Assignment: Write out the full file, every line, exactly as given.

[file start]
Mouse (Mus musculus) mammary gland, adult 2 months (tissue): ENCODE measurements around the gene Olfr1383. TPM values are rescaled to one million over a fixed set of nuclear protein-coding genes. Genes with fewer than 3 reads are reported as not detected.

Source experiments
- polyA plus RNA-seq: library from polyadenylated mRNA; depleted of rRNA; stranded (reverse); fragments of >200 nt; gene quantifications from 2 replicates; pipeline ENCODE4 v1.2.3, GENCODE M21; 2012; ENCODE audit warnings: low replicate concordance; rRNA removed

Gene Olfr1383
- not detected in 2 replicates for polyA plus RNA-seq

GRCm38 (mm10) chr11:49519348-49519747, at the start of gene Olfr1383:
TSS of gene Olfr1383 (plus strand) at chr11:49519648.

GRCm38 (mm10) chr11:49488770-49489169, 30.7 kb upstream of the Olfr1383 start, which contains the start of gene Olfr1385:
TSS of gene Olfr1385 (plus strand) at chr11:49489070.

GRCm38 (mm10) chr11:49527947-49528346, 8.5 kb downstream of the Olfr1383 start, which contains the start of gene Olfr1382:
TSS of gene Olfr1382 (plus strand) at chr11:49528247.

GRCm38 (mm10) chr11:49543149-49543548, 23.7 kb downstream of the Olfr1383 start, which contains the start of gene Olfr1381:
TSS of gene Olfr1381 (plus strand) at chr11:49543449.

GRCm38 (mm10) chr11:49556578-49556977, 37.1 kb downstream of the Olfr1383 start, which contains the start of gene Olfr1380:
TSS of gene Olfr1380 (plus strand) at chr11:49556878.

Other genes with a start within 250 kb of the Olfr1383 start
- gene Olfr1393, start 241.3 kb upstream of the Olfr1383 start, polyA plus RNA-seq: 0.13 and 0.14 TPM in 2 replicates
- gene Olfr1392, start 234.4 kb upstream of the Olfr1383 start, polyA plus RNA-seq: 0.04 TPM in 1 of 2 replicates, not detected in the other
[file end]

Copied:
Mouse (Mus musculus) mammary gland, adult 2 months (tissue): ENCODE measurements around the gene Olfr1383. TPM values are rescaled to one million over a fixed set of nuclear protein-coding genes. Genes with fewer than 3 reads are reported as not detected.

Source experiments
- polyA plus RNA-seq: library from polyadenylated mRNA; depleted of rRNA; stranded (reverse); fragments of >200 nt; gene quantifications from 2 replicates; pipeline ENCODE4 v1.2.3, GENCODE M21; 2012; ENCODE audit warnings: low replicate concordance; rRNA removed

Gene Olfr1383
- not detected in 2 replicates for polyA plus RNA-seq

GRCm38 (mm10) chr11:49519348-49519747, at the start of gene Olfr1383:
TSS of gene Olfr1383 (plus strand) at chr11:49519648.

GRCm38 (mm10) chr11:49488770-49489169, 30.7 kb upstream of the Olfr1383 start, which contains the start of gene Olfr1385:
TSS of gene Olfr1385 (plus strand) at chr11:49489070.

GRCm38 (mm10) chr11:49527947-49528346, 8.5 kb downstream of the Olfr1383 start, which contains the start of gene Olfr1382:
TSS of gene Olfr1382 (plus strand) at chr11:49528247.

GRCm38 (mm10) chr11:49543149-49543548, 23.7 kb downstream of the Olfr1383 start, which contains the start of gene Olfr1381:
TSS of gene Olfr1381 (plus strand) at chr11:49543449.

GRCm38 (mm10) chr11:49556578-49556977, 37.1 kb downstream of the Olfr1383 start, which contains the start of gene Olfr1380:
TSS of gene Olfr1380 (plus strand) at chr11:49556878.

Other genes with a start within 250 kb of the Olfr1383 start
- gene Olfr1393, start 241.3 kb upstream of the Olfr1383 start, polyA plus RNA-seq: 0.13 and 0.14 TPM in 2 replicates
- gene Olfr1392, start 234.4 kb upstream of the Olfr1383 start, polyA plus RNA-seq: 0.04 TPM in 1 of 2 replicates, not detected in the other